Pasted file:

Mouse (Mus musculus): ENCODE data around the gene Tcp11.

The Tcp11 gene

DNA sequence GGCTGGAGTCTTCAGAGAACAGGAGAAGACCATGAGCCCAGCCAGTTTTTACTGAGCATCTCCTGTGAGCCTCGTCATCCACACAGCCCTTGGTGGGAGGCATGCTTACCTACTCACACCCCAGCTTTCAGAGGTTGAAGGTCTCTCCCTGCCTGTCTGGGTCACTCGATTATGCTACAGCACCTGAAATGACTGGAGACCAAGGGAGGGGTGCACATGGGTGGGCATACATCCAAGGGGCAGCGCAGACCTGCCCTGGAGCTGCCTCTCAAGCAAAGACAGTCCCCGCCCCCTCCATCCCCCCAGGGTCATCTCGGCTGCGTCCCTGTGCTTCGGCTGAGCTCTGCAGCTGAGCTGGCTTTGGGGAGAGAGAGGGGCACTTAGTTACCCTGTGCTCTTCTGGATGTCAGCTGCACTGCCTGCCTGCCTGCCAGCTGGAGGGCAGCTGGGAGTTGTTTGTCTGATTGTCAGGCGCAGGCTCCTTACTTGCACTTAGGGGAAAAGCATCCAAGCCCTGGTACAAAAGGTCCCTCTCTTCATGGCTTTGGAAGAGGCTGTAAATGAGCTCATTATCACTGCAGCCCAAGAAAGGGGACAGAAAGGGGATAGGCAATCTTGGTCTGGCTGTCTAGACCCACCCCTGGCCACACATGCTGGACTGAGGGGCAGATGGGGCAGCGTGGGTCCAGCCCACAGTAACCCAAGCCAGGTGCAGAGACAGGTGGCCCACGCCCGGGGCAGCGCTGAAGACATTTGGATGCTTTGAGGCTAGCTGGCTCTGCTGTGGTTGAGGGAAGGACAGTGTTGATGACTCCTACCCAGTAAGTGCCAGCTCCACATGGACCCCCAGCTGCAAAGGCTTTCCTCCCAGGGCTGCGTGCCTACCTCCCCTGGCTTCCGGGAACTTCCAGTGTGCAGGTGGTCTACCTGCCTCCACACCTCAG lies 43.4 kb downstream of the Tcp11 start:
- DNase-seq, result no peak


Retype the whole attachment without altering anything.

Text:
Mouse (Mus musculus): ENCODE data around the gene Tcp11.

The Tcp11 gene

DNA sequence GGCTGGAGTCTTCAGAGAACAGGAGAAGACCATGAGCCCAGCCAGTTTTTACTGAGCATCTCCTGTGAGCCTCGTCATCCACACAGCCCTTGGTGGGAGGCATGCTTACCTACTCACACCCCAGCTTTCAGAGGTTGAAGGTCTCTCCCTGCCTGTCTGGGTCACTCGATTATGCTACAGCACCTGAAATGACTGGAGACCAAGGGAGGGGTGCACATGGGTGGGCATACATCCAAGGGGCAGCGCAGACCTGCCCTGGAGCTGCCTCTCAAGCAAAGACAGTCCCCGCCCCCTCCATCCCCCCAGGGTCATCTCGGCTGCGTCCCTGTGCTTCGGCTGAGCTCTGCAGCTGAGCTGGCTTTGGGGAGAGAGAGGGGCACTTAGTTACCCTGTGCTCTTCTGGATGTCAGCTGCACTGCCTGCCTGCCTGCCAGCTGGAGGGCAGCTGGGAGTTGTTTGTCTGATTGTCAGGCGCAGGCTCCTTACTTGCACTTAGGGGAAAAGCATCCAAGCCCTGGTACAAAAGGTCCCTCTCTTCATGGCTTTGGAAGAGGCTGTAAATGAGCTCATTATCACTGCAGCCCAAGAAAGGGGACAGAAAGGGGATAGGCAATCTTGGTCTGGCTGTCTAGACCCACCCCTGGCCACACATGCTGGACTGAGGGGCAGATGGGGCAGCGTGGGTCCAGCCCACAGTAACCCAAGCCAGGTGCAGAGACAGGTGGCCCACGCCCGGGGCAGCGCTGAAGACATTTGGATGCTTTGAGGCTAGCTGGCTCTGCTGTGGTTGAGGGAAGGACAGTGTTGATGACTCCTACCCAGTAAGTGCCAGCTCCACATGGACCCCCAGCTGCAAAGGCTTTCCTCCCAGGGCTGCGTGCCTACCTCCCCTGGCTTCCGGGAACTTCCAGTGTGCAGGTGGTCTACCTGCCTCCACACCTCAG lies 43.4 kb downstream of the Tcp11 start:
- DNase-seq, result no peak